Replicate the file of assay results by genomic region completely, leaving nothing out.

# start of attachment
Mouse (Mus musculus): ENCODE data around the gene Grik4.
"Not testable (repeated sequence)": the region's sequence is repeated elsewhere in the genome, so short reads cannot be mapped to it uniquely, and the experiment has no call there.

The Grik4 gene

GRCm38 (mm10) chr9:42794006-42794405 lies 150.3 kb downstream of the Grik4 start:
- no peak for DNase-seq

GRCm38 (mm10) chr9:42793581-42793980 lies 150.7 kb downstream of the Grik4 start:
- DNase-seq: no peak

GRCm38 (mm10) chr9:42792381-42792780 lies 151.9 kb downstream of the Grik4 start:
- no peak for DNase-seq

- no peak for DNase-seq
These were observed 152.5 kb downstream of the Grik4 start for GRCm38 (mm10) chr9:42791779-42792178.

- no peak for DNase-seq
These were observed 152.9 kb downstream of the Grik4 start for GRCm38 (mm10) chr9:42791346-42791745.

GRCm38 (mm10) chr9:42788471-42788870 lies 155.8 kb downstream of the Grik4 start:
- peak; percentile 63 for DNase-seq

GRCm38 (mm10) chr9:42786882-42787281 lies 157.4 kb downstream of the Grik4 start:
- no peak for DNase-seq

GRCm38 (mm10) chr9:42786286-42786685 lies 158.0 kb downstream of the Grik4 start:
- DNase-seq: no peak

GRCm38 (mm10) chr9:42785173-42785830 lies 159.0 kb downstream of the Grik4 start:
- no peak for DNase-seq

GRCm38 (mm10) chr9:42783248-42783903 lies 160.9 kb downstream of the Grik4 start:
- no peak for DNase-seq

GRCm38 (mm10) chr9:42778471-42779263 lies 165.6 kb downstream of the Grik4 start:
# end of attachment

Mouse (Mus musculus): ENCODE data around the gene Grik4.
"Not testable (repeated sequence)": the region's sequence is repeated elsewhere in the genome, so short reads cannot be mapped to it uniquely, and the experiment has no call there.

The Grik4 gene

GRCm38 (mm10) chr9:42794006-42794405 lies 150.3 kb downstream of the Grik4 start:
- no peak for DNase-seq

GRCm38 (mm10) chr9:42793581-42793980 lies 150.7 kb downstream of the Grik4 start:
- DNase-seq: no peak

GRCm38 (mm10) chr9:42792381-42792780 lies 151.9 kb downstream of the Grik4 start:
- no peak for DNase-seq

- no peak for DNase-seq
These were observed 152.5 kb downstream of the Grik4 start for GRCm38 (mm10) chr9:42791779-42792178.

- no peak for DNase-seq
These were observed 152.9 kb downstream of the Grik4 start for GRCm38 (mm10) chr9:42791346-42791745.

GRCm38 (mm10) chr9:42788471-42788870 lies 155.8 kb downstream of the Grik4 start:
- peak; percentile 63 for DNase-seq

GRCm38 (mm10) chr9:42786882-42787281 lies 157.4 kb downstream of the Grik4 start:
- no peak for DNase-seq

GRCm38 (mm10) chr9:42786286-42786685 lies 158.0 kb downstream of the Grik4 start:
- DNase-seq: no peak

GRCm38 (mm10) chr9:42785173-42785830 lies 159.0 kb downstream of the Grik4 start:
- no peak for DNase-seq

GRCm38 (mm10) chr9:42783248-42783903 lies 160.9 kb downstream of the Grik4 start:
- no peak for DNase-seq

GRCm38 (mm10) chr9:42778471-42779263 lies 165.6 kb downstream of the Grik4 start: